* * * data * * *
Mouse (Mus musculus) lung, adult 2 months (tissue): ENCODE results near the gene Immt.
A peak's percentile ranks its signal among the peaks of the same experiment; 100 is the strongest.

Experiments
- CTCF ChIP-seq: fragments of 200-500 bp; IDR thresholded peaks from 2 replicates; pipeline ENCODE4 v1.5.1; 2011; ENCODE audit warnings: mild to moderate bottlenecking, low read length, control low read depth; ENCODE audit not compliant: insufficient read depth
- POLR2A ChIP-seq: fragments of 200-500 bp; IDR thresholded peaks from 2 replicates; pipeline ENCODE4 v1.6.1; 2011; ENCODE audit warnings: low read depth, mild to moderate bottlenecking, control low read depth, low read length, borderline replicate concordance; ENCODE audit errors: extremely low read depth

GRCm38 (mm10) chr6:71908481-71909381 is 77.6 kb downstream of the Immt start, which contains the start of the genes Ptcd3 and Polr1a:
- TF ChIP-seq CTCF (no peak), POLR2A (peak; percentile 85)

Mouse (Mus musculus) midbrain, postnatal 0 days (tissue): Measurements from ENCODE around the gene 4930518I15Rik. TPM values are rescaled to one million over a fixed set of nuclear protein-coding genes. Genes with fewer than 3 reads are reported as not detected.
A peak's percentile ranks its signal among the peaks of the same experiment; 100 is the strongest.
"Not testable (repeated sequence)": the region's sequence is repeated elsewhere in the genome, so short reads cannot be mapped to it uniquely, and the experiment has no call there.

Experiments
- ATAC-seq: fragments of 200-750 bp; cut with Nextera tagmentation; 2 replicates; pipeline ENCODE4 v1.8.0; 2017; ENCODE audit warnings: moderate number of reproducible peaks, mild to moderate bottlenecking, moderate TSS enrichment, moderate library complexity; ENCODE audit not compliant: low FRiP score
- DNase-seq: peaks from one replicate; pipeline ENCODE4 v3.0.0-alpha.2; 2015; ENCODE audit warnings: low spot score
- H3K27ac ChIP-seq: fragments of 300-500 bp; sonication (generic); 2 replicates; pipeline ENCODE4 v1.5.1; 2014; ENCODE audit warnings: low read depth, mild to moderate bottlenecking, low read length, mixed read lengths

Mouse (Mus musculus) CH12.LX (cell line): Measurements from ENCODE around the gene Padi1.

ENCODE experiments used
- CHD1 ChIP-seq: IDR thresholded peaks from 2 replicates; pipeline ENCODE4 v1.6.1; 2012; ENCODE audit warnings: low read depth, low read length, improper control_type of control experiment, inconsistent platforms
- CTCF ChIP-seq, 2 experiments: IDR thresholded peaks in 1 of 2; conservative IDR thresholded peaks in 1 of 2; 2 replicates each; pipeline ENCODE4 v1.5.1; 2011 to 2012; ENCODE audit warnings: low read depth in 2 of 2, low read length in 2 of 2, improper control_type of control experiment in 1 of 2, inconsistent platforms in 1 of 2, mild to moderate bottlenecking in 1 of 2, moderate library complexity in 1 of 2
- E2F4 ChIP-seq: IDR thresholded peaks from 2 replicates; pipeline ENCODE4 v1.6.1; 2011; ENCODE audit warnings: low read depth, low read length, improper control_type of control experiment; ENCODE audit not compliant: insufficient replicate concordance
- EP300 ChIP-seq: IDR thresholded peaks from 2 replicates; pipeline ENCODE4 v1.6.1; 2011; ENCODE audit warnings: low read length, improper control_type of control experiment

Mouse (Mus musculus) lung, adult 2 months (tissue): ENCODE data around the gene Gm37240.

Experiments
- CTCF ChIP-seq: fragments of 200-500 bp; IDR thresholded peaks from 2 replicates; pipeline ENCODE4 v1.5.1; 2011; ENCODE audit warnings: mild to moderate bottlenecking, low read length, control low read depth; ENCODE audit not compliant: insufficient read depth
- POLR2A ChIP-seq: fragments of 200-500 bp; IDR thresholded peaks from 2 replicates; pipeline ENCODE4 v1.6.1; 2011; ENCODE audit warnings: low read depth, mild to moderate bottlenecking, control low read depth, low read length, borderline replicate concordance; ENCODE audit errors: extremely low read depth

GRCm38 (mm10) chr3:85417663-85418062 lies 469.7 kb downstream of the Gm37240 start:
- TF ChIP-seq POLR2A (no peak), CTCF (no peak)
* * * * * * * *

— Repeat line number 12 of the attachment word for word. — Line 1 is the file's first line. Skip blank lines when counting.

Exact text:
- ATAC-seq: fragments of 200-750 bp; cut with Nextera tagmentation; 2 replicates; pipeline ENCODE4 v1.8.0; 2017; ENCODE audit warnings: moderate number of reproducible peaks, mild to moderate bottlenecking, moderate TSS enrichment, moderate library complexity; ENCODE audit not compliant: low FRiP score